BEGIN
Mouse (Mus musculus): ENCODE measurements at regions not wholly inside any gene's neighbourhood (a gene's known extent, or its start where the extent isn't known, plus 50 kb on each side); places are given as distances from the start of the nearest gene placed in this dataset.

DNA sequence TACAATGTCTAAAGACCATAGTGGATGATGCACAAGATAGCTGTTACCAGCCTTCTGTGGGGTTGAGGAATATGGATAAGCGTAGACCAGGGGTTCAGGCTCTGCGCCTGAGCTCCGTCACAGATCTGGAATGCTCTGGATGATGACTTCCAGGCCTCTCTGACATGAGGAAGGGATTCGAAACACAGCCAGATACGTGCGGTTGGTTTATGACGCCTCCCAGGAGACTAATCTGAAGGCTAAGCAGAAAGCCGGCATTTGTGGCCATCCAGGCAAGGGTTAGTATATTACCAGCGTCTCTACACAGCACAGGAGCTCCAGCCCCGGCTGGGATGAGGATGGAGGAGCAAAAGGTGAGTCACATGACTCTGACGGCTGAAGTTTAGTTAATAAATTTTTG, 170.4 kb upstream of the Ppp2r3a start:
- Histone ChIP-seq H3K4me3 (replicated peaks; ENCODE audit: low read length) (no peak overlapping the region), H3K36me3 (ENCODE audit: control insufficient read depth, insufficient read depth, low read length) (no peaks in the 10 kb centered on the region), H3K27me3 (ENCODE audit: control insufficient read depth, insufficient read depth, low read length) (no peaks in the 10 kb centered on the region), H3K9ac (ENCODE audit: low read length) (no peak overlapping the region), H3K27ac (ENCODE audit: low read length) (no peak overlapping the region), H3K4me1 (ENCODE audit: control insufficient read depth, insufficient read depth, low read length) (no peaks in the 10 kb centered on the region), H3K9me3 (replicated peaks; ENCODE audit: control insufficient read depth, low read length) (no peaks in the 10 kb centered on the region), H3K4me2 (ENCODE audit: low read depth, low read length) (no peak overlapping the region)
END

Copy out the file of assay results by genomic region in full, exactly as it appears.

Mouse (Mus musculus): ENCODE measurements at regions not wholly inside any gene's neighbourhood (a gene's known extent, or its start where the extent isn't known, plus 50 kb on each side); places are given as distances from the start of the nearest gene placed in this dataset.

DNA sequence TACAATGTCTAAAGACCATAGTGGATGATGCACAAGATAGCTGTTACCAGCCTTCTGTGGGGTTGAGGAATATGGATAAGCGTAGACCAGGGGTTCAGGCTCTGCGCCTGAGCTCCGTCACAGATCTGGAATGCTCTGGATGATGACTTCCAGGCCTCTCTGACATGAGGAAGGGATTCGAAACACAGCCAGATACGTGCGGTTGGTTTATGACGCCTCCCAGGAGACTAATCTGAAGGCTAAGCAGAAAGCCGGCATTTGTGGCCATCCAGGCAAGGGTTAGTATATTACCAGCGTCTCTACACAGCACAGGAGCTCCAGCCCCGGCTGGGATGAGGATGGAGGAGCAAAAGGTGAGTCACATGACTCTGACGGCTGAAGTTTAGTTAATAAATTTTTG, 170.4 kb upstream of the Ppp2r3a start:
- Histone ChIP-seq H3K4me3 (replicated peaks; ENCODE audit: low read length) (no peak overlapping the region), H3K36me3 (ENCODE audit: control insufficient read depth, insufficient read depth, low read length) (no peaks in the 10 kb centered on the region), H3K27me3 (ENCODE audit: control insufficient read depth, insufficient read depth, low read length) (no peaks in the 10 kb centered on the region), H3K9ac (ENCODE audit: low read length) (no peak overlapping the region), H3K27ac (ENCODE audit: low read length) (no peak overlapping the region), H3K4me1 (ENCODE audit: control insufficient read depth, insufficient read depth, low read length) (no peaks in the 10 kb centered on the region), H3K9me3 (replicated peaks; ENCODE audit: control insufficient read depth, low read length) (no peaks in the 10 kb centered on the region), H3K4me2 (ENCODE audit: low read depth, low read length) (no peak overlapping the region)